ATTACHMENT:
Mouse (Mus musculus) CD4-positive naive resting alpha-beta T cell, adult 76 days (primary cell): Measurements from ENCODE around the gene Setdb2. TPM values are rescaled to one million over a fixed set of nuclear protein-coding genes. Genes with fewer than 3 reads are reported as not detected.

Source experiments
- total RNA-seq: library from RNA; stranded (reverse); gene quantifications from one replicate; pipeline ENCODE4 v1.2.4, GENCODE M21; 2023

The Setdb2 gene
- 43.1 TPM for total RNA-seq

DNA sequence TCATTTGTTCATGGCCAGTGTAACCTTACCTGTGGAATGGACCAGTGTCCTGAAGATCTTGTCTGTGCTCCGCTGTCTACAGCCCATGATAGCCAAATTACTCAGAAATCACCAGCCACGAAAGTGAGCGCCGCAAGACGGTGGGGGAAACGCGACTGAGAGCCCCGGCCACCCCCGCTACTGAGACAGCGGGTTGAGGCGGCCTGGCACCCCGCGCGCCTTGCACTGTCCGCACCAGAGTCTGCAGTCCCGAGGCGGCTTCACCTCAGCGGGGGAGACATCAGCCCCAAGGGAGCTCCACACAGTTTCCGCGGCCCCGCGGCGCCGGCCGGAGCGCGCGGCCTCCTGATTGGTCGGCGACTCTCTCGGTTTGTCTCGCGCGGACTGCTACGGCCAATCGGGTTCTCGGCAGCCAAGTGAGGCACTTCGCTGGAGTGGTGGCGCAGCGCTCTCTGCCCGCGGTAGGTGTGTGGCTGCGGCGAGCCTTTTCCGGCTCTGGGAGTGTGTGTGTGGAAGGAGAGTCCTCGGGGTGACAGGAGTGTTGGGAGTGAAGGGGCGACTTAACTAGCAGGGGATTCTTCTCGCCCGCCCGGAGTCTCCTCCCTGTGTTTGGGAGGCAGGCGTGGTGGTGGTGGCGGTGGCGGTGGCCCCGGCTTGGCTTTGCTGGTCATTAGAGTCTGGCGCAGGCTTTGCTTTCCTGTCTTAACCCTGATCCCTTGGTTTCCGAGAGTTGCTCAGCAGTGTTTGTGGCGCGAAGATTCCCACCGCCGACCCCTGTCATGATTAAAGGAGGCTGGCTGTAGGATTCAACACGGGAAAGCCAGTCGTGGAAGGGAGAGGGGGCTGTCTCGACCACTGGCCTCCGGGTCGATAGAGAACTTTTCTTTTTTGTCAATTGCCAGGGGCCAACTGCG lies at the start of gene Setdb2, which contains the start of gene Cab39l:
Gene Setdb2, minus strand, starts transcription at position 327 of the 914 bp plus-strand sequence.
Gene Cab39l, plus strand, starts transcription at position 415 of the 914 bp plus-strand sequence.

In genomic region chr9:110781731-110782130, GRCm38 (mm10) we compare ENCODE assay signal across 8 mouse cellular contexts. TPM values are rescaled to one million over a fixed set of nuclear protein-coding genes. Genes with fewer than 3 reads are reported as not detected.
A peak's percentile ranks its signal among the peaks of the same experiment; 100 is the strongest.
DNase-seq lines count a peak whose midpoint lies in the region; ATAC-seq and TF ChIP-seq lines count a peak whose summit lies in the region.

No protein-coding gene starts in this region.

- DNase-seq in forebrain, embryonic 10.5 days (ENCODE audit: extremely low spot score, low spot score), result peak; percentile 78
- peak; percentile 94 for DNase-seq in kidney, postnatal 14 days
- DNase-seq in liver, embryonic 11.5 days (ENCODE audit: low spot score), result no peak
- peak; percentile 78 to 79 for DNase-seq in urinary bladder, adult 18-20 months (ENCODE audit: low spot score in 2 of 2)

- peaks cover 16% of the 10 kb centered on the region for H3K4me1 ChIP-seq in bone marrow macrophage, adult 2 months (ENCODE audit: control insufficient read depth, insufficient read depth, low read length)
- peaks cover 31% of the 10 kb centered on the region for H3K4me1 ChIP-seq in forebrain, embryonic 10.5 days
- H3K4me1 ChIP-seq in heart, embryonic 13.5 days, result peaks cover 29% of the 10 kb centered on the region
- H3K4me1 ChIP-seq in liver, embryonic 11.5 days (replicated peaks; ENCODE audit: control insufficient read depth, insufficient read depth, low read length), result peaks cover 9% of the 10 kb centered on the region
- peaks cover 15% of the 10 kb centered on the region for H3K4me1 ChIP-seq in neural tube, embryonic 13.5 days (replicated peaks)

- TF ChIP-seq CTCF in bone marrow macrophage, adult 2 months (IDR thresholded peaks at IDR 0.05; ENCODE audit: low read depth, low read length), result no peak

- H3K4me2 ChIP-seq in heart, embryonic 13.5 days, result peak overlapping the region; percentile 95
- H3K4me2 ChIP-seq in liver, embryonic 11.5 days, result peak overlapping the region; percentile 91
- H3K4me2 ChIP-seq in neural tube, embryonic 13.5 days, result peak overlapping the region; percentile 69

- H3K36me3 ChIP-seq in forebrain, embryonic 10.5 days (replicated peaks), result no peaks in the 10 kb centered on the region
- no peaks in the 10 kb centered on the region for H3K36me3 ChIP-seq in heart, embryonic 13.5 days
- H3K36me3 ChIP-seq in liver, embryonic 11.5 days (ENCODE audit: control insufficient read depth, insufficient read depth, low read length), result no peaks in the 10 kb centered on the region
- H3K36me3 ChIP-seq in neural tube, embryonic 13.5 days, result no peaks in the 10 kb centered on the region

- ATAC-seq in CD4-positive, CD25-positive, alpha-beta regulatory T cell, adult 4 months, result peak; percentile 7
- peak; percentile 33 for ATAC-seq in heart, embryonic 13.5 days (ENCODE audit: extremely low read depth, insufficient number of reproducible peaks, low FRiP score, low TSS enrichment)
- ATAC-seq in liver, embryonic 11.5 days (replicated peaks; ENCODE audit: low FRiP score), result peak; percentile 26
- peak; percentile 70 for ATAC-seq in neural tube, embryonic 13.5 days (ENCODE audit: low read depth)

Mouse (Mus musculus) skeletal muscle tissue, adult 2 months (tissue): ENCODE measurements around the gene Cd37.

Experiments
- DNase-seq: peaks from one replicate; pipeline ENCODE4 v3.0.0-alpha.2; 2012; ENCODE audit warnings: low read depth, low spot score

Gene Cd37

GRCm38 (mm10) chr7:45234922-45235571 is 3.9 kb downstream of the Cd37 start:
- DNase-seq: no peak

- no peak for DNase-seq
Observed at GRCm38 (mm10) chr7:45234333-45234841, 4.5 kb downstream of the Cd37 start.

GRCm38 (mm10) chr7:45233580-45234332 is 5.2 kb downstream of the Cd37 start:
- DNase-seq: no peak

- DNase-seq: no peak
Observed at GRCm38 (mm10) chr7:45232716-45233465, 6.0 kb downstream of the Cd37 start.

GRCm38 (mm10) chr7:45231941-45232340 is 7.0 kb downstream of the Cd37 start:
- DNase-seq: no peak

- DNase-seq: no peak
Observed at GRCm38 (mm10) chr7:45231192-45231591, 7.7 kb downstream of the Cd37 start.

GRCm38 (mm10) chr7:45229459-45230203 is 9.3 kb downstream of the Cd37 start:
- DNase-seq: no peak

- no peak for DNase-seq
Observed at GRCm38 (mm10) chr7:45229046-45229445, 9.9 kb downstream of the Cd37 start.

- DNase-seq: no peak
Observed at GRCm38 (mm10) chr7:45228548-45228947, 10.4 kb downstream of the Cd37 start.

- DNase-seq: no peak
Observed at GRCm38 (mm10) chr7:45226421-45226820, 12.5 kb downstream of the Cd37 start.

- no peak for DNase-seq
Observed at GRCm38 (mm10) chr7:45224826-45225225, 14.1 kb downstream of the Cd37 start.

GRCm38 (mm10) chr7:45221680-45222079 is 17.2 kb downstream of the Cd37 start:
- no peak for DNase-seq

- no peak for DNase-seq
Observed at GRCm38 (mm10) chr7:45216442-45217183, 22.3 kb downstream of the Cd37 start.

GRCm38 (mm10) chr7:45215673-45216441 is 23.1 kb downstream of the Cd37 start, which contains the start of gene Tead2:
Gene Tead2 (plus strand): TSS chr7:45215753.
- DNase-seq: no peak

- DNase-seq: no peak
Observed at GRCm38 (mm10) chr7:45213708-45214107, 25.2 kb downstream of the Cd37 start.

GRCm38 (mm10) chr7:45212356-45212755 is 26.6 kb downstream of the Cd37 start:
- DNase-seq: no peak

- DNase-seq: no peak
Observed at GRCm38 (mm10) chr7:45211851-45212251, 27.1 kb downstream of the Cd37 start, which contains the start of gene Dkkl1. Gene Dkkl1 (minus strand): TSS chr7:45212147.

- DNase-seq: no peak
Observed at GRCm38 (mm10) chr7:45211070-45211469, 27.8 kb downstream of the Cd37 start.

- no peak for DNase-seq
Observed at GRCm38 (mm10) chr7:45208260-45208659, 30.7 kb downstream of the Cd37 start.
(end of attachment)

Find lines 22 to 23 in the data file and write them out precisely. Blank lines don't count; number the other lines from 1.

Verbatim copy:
- TF ChIP-seq CTCF in bone marrow macrophage, adult 2 months (IDR thresholded peaks at IDR 0.05; ENCODE audit: low read depth, low read length), result no peak

- H3K4me2 ChIP-seq in heart, embryonic 13.5 days, result peak overlapping the region; percentile 95